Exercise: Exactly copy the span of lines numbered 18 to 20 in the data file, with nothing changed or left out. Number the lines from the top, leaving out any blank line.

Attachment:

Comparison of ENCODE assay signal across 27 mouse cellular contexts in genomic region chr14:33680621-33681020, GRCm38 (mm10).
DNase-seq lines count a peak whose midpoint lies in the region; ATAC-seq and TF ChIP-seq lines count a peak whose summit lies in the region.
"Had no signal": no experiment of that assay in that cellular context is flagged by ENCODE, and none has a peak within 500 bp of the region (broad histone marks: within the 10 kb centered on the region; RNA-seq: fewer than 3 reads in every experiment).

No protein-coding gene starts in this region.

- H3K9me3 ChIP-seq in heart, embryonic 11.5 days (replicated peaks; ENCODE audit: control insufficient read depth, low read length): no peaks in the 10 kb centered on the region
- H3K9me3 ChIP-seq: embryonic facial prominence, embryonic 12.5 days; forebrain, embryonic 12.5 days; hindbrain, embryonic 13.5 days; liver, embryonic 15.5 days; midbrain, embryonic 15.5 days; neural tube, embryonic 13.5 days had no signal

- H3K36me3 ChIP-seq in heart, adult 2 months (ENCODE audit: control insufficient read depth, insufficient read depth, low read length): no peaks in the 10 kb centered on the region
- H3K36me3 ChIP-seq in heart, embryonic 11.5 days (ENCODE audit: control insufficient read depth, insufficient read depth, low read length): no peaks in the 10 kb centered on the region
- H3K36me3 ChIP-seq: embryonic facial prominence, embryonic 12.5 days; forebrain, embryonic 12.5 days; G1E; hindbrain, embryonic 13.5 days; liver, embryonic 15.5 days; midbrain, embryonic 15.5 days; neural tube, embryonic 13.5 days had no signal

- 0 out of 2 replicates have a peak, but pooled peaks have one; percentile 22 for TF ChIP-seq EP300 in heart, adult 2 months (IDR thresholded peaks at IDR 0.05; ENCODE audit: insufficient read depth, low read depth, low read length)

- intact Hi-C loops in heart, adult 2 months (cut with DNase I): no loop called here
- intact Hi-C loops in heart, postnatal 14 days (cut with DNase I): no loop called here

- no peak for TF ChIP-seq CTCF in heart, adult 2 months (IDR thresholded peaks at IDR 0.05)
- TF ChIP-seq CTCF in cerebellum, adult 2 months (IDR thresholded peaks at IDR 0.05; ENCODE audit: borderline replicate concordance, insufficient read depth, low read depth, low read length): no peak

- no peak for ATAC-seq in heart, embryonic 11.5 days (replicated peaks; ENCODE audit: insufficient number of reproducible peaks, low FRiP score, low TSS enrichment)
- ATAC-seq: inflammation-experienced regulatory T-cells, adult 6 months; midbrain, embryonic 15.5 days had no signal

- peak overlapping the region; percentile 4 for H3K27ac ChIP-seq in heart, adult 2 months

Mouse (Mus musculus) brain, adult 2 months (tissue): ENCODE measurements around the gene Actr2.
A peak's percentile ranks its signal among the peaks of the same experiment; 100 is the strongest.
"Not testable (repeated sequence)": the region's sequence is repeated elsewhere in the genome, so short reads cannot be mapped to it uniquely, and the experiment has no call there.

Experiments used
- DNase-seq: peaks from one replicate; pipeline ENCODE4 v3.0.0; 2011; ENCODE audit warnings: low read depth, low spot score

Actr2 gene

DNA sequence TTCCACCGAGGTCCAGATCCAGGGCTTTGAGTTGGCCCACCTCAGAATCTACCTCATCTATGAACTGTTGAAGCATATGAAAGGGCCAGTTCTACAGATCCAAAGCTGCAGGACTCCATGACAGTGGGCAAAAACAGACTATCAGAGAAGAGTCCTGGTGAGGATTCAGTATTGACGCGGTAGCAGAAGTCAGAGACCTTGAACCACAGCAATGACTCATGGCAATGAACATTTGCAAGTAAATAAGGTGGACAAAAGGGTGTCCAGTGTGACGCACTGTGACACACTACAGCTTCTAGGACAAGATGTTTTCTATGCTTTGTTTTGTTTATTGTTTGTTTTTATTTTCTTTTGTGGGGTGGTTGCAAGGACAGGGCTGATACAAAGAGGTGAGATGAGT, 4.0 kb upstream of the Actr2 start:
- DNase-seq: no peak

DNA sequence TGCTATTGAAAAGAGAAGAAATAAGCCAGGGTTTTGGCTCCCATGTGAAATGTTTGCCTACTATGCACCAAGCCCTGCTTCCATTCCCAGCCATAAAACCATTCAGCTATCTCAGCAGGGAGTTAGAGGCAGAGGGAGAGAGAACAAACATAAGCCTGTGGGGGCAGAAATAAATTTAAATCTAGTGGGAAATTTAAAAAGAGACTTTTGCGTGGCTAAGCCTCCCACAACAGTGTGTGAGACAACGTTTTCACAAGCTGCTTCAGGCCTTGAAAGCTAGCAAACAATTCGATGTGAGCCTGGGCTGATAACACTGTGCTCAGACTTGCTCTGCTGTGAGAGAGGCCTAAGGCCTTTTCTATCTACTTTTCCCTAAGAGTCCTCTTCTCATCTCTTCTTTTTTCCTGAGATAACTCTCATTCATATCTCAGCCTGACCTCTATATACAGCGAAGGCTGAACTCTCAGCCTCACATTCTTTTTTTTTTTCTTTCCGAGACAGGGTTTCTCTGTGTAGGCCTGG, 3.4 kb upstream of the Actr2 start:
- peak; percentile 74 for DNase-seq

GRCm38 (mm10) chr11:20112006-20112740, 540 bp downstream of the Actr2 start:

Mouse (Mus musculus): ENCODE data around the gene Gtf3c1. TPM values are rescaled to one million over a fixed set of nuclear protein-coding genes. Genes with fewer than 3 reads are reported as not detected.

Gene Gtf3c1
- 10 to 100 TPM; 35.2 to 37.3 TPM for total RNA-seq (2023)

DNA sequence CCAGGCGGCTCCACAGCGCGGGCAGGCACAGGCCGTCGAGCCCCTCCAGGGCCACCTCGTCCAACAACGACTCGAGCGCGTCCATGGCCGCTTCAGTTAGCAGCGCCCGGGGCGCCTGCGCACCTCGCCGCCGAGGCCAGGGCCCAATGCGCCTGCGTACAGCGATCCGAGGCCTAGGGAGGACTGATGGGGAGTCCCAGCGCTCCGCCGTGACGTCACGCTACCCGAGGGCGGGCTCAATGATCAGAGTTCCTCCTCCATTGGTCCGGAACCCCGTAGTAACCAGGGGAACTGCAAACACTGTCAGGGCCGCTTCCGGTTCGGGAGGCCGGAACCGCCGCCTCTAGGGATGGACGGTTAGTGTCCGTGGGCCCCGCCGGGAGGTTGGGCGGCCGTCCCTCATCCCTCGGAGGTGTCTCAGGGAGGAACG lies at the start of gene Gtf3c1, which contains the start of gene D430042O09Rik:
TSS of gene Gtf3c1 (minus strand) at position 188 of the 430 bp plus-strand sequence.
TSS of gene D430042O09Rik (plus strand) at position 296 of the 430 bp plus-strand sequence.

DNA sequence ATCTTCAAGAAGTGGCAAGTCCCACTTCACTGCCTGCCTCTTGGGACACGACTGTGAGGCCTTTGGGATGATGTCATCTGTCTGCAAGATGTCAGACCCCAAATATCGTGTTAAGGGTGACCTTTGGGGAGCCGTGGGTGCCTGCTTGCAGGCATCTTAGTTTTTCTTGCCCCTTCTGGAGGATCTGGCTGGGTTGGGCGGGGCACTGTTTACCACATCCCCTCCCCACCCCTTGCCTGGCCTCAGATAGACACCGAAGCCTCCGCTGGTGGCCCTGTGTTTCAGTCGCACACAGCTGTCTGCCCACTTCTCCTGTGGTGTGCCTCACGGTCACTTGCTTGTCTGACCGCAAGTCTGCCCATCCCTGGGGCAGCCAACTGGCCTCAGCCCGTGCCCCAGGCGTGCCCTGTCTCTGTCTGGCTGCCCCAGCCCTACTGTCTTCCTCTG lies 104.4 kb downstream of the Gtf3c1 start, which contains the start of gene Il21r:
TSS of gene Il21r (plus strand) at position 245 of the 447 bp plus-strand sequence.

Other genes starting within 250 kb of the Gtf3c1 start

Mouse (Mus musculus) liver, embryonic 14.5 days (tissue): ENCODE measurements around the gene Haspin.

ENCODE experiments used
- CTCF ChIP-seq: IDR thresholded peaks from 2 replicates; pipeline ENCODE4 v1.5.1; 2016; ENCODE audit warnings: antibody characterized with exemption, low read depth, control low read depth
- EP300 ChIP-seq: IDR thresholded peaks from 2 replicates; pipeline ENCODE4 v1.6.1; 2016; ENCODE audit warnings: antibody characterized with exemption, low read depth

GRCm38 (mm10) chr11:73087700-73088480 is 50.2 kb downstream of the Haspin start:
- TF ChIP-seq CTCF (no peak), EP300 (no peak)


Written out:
Mouse (Mus musculus) brain, adult 2 months (tissue): ENCODE measurements around the gene Actr2.
A peak's percentile ranks its signal among the peaks of the same experiment; 100 is the strongest.
"Not testable (repeated sequence)": the region's sequence is repeated elsewhere in the genome, so short reads cannot be mapped to it uniquely, and the experiment has no call there.